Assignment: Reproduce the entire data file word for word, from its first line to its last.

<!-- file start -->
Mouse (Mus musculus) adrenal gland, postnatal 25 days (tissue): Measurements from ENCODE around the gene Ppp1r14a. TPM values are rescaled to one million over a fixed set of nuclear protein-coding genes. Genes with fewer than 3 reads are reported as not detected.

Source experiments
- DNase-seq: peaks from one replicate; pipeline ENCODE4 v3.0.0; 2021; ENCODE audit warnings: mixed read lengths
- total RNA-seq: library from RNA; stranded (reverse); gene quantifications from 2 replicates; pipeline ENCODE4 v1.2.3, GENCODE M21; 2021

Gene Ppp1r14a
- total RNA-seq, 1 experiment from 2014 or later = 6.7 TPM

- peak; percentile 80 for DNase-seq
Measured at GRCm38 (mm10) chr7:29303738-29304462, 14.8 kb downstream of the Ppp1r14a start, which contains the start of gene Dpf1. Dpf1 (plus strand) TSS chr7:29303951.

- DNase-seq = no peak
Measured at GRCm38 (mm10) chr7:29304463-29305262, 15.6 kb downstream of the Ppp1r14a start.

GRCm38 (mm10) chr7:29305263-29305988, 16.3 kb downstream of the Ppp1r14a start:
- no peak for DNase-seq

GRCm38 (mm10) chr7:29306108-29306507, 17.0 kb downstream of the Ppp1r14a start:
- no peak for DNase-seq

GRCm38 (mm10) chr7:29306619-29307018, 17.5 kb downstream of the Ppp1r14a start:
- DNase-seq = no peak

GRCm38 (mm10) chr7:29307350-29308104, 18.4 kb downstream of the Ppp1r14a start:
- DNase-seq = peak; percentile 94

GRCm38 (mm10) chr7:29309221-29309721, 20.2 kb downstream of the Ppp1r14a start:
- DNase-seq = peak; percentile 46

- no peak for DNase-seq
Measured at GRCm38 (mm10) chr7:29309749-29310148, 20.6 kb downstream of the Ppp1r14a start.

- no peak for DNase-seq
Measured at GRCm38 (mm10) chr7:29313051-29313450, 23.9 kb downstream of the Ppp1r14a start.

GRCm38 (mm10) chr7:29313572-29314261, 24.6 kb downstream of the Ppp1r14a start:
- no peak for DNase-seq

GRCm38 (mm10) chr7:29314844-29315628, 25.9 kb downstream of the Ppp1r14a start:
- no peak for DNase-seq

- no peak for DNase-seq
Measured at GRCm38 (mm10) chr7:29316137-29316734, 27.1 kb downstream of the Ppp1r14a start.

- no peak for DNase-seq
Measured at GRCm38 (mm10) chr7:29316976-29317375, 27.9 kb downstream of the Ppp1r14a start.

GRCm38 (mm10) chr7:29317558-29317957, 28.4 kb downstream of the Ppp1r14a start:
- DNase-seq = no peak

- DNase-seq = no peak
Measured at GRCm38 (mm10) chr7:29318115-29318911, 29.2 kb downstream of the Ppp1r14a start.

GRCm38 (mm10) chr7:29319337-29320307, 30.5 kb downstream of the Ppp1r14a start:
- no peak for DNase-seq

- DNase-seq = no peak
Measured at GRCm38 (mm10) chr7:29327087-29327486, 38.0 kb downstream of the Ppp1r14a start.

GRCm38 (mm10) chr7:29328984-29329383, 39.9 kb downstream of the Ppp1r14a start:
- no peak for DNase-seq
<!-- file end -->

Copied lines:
Mouse (Mus musculus) adrenal gland, postnatal 25 days (tissue): Measurements from ENCODE around the gene Ppp1r14a. TPM values are rescaled to one million over a fixed set of nuclear protein-coding genes. Genes with fewer than 3 reads are reported as not detected.

Source experiments
- DNase-seq: peaks from one replicate; pipeline ENCODE4 v3.0.0; 2021; ENCODE audit warnings: mixed read lengths
- total RNA-seq: library from RNA; stranded (reverse); gene quantifications from 2 replicates; pipeline ENCODE4 v1.2.3, GENCODE M21; 2021

Gene Ppp1r14a
- total RNA-seq, 1 experiment from 2014 or later = 6.7 TPM

- peak; percentile 80 for DNase-seq
Measured at GRCm38 (mm10) chr7:29303738-29304462, 14.8 kb downstream of the Ppp1r14a start, which contains the start of gene Dpf1. Dpf1 (plus strand) TSS chr7:29303951.

- DNase-seq = no peak
Measured at GRCm38 (mm10) chr7:29304463-29305262, 15.6 kb downstream of the Ppp1r14a start.

GRCm38 (mm10) chr7:29305263-29305988, 16.3 kb downstream of the Ppp1r14a start:
- no peak for DNase-seq

GRCm38 (mm10) chr7:29306108-29306507, 17.0 kb downstream of the Ppp1r14a start:
- no peak for DNase-seq

GRCm38 (mm10) chr7:29306619-29307018, 17.5 kb downstream of the Ppp1r14a start:
- DNase-seq = no peak

GRCm38 (mm10) chr7:29307350-29308104, 18.4 kb downstream of the Ppp1r14a start:
- DNase-seq = peak; percentile 94

GRCm38 (mm10) chr7:29309221-29309721, 20.2 kb downstream of the Ppp1r14a start:
- DNase-seq = peak; percentile 46

- no peak for DNase-seq
Measured at GRCm38 (mm10) chr7:29309749-29310148, 20.6 kb downstream of the Ppp1r14a start.

- no peak for DNase-seq
Measured at GRCm38 (mm10) chr7:29313051-29313450, 23.9 kb downstream of the Ppp1r14a start.

GRCm38 (mm10) chr7:29313572-29314261, 24.6 kb downstream of the Ppp1r14a start:
- no peak for DNase-seq

GRCm38 (mm10) chr7:29314844-29315628, 25.9 kb downstream of the Ppp1r14a start:
- no peak for DNase-seq

- no peak for DNase-seq
Measured at GRCm38 (mm10) chr7:29316137-29316734, 27.1 kb downstream of the Ppp1r14a start.

- no peak for DNase-seq
Measured at GRCm38 (mm10) chr7:29316976-29317375, 27.9 kb downstream of the Ppp1r14a start.

GRCm38 (mm10) chr7:29317558-29317957, 28.4 kb downstream of the Ppp1r14a start:
- DNase-seq = no peak

- DNase-seq = no peak
Measured at GRCm38 (mm10) chr7:29318115-29318911, 29.2 kb downstream of the Ppp1r14a start.

GRCm38 (mm10) chr7:29319337-29320307, 30.5 kb downstream of the Ppp1r14a start:
- no peak for DNase-seq

- DNase-seq = no peak
Measured at GRCm38 (mm10) chr7:29327087-29327486, 38.0 kb downstream of the Ppp1r14a start.

GRCm38 (mm10) chr7:29328984-29329383, 39.9 kb downstream of the Ppp1r14a start:
- no peak for DNase-seq